I know the vast majority of rough/smooth greensnakes available are wild caught, but does anyone here ever try to breed them captive?
I’d be interested in knowing this too.
I used to green rough green snakes. My adults were WC and their breeding requirements were similar to other North American colubrids. I can offer a few tips. Provide UVB, adjusting photo periods to match wild conditions based on time of year. Brumate from November to March, gradually decreasing the temperature to 50 degrees. I paired them 30 days after coming out of brumation. Also, I found that feeding waxworms helped the animals put on weight after brumation to prepare for the breeding season. Females may nest communally if housed together. I was successful in incubating the eggs at 85 degrees.
Very cool! Are they a reptile you’d say ‘needs’ uvb? I know there’s some debate that such-and-such animal doesn’t need it but does benefit from it and I’m curious where greensnakes sit in that.
(I’m not as educated reptile-wise as most on here but I know my science of vision and light so take what I say and add it to what others here say.)
Uvb is essential to any animal for it to grow 100% healthy, (I’m not saying people that don’t use it have unhealthy animals, just if they used it they would be healthier.) It is absorbed by the skin and help the process of cholesterol changing into a vitamin called d3. The wavelength of uvb is different to uva and can’t tan the skin like uva unless under extreme circumstances.
This is simple terms.
Green Snakes definitely need UVB. Lack of UVB exposure is one of the main reasons why so many WC Green Snakes do not adjust to captivity and slowly die.
Me and my gf were just talking about these guys today. And not only interested in trying to breed but wondering also are they strict on the insect diet or can they be convinced to eat say the tiniest of mice pinks or even mice pieces? Seems if they could successfully it would make keeping good weight for breeding a snap.
Adult green snakes are large enough to take tiny rodents, but they won’t. Also, I imagine it is not good for an animal that is built to eat invertebrates to be kept on a rodent diet, which is way higher in fat. I don’t believe that a green snake kept that way would be healthy. A rodent diet is just way too different from their natural diet. I had no trouble maintaining a healthy weight on my animals with a diet of crickets and waxworms.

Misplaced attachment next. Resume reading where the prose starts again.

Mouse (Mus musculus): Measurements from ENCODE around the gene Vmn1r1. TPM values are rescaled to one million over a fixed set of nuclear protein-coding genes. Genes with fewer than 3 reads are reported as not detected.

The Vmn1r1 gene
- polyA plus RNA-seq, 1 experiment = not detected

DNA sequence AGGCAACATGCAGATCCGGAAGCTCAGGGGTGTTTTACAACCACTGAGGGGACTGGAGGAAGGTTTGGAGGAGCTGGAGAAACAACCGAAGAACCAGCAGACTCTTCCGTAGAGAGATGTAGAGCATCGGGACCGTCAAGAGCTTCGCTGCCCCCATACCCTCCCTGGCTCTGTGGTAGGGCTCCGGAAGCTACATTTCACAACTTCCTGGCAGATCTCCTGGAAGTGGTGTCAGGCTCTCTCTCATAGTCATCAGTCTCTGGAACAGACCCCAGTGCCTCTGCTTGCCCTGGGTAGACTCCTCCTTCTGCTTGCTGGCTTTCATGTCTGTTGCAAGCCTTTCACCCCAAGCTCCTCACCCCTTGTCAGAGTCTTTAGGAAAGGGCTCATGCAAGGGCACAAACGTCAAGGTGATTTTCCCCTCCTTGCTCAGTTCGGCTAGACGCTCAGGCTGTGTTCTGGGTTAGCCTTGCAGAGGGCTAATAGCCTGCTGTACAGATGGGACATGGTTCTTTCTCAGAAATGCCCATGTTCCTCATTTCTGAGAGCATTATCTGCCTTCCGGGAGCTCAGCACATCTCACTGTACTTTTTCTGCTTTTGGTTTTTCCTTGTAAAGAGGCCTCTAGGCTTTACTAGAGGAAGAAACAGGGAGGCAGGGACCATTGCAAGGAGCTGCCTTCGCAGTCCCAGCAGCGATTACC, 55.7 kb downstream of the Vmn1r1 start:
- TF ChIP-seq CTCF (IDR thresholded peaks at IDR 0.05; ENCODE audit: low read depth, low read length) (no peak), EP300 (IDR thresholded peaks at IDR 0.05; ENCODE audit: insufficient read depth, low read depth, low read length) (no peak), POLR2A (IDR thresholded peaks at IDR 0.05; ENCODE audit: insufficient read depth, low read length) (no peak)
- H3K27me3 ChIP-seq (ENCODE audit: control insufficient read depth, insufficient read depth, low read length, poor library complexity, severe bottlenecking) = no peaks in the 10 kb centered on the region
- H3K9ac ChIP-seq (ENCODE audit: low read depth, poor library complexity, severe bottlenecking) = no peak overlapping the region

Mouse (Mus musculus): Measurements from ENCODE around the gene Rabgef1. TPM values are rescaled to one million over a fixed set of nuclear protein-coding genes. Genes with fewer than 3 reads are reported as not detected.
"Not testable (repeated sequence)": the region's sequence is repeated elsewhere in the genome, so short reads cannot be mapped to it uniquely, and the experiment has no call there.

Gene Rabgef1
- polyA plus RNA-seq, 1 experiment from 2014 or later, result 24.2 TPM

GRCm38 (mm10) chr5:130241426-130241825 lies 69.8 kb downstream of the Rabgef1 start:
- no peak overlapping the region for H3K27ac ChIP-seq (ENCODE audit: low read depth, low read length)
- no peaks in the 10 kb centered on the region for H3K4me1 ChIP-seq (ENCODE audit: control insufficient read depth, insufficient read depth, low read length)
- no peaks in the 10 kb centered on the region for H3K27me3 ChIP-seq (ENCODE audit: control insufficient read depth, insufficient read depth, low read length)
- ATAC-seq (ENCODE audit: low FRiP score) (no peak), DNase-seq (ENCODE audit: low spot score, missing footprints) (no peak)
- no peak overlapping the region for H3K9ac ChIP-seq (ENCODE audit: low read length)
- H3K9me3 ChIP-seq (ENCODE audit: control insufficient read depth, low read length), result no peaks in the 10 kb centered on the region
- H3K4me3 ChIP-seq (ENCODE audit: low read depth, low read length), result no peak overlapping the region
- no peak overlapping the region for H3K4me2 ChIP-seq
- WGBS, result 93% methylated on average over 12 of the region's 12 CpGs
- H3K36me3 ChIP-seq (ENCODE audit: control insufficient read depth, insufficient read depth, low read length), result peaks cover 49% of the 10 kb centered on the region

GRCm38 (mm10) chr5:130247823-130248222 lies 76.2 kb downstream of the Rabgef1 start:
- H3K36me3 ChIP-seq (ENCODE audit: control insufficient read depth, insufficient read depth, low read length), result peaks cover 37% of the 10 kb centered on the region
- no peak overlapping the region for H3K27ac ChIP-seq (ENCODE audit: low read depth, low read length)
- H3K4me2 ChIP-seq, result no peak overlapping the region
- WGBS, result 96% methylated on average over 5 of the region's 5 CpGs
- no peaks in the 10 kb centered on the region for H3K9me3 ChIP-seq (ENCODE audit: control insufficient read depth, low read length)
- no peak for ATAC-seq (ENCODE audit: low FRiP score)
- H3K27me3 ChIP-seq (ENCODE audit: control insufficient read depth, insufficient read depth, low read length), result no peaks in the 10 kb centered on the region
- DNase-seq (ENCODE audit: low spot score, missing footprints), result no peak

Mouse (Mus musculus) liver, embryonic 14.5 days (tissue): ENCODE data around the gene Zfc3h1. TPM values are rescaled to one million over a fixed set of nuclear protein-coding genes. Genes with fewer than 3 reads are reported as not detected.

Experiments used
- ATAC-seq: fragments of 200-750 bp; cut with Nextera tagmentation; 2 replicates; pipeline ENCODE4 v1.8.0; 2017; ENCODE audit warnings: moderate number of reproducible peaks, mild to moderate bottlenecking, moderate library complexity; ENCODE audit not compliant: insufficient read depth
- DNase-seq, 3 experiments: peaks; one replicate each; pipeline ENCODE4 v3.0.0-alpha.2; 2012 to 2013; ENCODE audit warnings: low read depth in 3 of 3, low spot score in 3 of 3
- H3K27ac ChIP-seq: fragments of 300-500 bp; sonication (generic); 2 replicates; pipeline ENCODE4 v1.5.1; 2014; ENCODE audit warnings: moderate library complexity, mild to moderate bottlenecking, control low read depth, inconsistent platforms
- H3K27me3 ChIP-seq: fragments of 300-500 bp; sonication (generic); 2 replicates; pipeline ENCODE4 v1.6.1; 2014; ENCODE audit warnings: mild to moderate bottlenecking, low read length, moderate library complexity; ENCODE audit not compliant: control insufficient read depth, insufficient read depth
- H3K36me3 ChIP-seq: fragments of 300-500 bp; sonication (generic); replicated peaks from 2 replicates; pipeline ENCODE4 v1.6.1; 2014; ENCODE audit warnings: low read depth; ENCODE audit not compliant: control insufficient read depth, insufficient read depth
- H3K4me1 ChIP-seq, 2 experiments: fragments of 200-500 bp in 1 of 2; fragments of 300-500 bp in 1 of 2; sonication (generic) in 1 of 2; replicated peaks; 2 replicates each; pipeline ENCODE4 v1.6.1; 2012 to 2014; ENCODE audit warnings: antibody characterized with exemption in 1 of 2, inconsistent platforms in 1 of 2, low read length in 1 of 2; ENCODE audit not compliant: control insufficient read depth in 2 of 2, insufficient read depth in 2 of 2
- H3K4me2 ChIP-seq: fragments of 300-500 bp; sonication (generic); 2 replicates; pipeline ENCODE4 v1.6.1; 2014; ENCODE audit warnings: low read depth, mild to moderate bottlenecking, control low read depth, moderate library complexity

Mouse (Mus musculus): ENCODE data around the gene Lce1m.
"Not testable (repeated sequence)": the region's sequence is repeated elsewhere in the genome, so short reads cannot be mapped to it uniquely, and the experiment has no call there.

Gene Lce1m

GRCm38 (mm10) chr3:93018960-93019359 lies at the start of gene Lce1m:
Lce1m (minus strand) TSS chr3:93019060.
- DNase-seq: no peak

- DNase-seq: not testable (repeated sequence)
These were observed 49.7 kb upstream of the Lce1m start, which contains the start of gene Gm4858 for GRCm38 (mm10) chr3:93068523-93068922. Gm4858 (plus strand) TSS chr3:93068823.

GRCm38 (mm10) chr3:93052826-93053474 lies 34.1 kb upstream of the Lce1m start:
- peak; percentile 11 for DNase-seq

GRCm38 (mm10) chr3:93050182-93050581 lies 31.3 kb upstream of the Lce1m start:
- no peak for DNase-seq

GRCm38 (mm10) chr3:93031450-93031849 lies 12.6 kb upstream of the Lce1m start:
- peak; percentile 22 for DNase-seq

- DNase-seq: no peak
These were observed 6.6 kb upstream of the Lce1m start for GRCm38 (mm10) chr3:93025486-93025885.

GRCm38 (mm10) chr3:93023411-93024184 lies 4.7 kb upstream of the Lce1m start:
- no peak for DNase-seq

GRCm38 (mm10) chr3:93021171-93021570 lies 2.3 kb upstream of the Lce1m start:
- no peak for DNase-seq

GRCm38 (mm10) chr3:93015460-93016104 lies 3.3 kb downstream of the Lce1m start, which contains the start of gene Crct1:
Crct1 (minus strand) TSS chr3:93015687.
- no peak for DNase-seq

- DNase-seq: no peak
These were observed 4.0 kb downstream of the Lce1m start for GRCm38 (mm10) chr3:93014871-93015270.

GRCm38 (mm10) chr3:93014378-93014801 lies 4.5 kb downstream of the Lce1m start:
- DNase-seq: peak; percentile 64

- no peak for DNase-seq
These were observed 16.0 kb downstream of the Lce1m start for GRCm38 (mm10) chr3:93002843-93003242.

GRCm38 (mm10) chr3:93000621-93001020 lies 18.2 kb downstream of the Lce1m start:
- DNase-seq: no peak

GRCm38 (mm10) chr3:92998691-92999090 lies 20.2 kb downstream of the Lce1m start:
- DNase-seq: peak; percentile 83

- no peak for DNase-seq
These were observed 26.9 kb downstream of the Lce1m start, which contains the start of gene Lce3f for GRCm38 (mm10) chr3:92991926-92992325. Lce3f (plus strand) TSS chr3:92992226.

Thanks for the info it’s kinda exciting to think these guys have yet to get big in the community but maybe, just maybe, could. Though I’d assume their small size would make it unlikely. Most people I’d think want big and bold.
Tiny snakes are severely underrated, imo. I’m hoping that captive breeding of them becomes more common though, as there’s some evidence I’ve seen that they’re declining in the wild.
The problem is price. Buyers don’t want to pay what a captive bred animal is worth when they could just buy a cheap WC animal (that often will not survive). This is why I stopped breeding them. It just wasn’t worth all the work and money I put into the project only to have customers expect to pay $15 for an animal.
Hell I’d see a successfully healthy bred animal going for 75 easy. That’s crazy people would only pay 15 for a bred animal… Sometimes the market is such a disappointment.
I hear ya. Personally I’d be glad to pay fair market price for a healthy captive bred greensnake but I admit my curiosity is mostly a passion project and not necessarily for money. If I ever wanted to try raising them, I’d be fully prepared to sell them at quite a loss (its hard to make money on breeding in general but one can hope to break even sometimes)
I just think they’re neat!